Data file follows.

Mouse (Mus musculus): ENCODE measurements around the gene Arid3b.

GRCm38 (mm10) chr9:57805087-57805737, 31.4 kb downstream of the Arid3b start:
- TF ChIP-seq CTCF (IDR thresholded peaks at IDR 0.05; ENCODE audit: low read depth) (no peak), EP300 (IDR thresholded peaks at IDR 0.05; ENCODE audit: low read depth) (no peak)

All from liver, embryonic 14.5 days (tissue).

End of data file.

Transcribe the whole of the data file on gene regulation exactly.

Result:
Mouse (Mus musculus): ENCODE measurements around the gene Arid3b.

GRCm38 (mm10) chr9:57805087-57805737, 31.4 kb downstream of the Arid3b start:
- TF ChIP-seq CTCF (IDR thresholded peaks at IDR 0.05; ENCODE audit: low read depth) (no peak), EP300 (IDR thresholded peaks at IDR 0.05; ENCODE audit: low read depth) (no peak)

All from liver, embryonic 14.5 days (tissue).